In an effort to get closer to the massifs that had been dominating the skyline for the last few days, we diverted from the typical route, circumnavigating the range to the more demanding 'Alpine Circuit.' The route would travel alongside three stunning glacial fed lakes that were iconic to the Huayhuash range. This was one of the few passes on the Alpine Circuit that one could ascend without full climbing gear, as many other routes required extensive moutaineering knowledge and technical equipment.
The trail was incredibly steep, with an extreme fall risk. Instead of the standard switchbacks, we were often forced to travel from ledge to ledge. It was a very committing climb and I'm not sure if we could have gone down the way we came up (especially with our heavy packs). Luckily we knew the east face was a much smoother grade. Sam began to have difficulty breathing after 15,000ft so we slowed our pace to allow time for her inhaler to kick in.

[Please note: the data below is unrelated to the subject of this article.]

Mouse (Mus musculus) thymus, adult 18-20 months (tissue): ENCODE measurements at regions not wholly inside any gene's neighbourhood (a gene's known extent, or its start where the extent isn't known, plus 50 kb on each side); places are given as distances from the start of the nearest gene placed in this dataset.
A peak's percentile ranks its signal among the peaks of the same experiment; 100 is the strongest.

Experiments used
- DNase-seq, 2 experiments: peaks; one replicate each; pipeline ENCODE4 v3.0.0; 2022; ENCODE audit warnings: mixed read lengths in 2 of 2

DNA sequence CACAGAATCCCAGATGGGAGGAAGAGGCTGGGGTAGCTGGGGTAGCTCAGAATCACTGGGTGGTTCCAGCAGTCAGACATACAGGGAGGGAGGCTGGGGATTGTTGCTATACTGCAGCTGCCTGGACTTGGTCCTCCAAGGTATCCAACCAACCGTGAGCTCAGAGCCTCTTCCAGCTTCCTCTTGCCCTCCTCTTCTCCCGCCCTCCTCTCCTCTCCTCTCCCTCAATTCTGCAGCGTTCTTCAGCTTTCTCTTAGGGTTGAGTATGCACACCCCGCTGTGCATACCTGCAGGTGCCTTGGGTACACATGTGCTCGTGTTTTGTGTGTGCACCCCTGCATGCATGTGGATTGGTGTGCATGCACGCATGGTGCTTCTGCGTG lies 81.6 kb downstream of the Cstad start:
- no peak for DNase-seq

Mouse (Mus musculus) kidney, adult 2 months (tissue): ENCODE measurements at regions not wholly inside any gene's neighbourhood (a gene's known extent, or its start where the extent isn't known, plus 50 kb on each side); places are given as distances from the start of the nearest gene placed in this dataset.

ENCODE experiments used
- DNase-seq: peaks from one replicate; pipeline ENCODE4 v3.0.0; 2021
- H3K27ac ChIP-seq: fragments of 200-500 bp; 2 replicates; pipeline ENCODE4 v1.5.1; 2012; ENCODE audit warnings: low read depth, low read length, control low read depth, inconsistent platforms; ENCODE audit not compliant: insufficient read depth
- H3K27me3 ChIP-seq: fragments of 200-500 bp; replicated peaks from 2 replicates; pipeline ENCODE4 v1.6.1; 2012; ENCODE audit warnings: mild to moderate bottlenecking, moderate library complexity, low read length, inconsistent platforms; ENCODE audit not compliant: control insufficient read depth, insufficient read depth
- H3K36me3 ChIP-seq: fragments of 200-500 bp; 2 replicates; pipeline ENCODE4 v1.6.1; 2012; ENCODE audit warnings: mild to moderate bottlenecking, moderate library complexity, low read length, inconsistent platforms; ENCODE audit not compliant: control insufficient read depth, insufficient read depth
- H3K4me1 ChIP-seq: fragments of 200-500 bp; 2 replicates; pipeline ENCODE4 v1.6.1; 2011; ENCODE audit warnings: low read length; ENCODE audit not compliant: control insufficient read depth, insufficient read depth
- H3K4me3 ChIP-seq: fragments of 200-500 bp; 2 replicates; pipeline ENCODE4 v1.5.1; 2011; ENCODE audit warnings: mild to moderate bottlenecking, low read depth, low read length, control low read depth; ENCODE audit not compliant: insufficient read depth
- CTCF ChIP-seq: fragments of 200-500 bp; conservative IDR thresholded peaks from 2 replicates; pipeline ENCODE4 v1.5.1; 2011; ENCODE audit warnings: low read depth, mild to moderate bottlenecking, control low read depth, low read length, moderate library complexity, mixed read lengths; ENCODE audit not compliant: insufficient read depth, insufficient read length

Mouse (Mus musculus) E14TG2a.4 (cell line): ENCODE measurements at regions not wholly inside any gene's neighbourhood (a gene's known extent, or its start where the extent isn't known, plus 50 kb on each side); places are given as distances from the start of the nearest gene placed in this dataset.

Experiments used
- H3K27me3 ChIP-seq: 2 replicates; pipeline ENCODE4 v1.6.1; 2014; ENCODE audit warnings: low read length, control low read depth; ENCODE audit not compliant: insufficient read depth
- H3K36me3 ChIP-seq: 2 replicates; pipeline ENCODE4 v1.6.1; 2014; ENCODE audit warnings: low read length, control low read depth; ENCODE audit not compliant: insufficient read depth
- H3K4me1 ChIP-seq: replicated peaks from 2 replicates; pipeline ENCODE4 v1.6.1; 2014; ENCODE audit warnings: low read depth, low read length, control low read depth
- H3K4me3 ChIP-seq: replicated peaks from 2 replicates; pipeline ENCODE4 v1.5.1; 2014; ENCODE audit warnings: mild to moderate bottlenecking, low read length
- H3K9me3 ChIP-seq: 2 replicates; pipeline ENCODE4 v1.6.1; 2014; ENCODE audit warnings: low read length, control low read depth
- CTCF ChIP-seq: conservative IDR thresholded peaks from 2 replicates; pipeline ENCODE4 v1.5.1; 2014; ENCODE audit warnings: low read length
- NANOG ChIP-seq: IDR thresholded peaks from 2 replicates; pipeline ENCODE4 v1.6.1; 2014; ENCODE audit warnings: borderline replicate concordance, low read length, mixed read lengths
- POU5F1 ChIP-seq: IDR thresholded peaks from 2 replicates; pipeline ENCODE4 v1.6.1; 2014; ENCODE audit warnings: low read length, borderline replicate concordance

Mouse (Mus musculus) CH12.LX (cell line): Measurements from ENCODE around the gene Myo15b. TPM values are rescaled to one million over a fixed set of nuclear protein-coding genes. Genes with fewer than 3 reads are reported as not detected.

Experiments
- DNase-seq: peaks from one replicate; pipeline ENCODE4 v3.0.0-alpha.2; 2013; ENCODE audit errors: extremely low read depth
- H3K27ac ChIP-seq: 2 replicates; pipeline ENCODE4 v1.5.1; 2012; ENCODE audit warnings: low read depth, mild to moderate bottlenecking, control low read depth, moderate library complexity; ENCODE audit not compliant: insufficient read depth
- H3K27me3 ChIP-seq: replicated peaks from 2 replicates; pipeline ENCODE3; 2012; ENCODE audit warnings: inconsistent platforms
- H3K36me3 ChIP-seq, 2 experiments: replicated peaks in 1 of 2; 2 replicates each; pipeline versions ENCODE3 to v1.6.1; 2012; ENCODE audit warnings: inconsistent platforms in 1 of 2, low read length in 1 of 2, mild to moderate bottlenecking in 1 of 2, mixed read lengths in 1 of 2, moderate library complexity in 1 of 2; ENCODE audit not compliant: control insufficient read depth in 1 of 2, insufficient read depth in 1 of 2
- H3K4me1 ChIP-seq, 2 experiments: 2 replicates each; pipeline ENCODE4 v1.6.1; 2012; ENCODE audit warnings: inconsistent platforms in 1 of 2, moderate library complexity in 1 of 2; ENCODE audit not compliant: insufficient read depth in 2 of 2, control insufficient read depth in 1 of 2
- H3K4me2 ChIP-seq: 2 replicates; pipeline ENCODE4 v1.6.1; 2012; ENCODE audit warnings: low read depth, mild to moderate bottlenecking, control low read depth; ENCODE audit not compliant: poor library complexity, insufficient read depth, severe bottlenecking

Not unlike climbing Mt. Whitney in California, reaching the summit of this pass felt like a spiritual experience. At the apex, I was reminded of why we had traveled on a fourteen-hour flight, followed by thirteen hours on multiple buses and days of hiking. It's in places like these that I am able to reflect on how small we really are, in this big, beautiful world.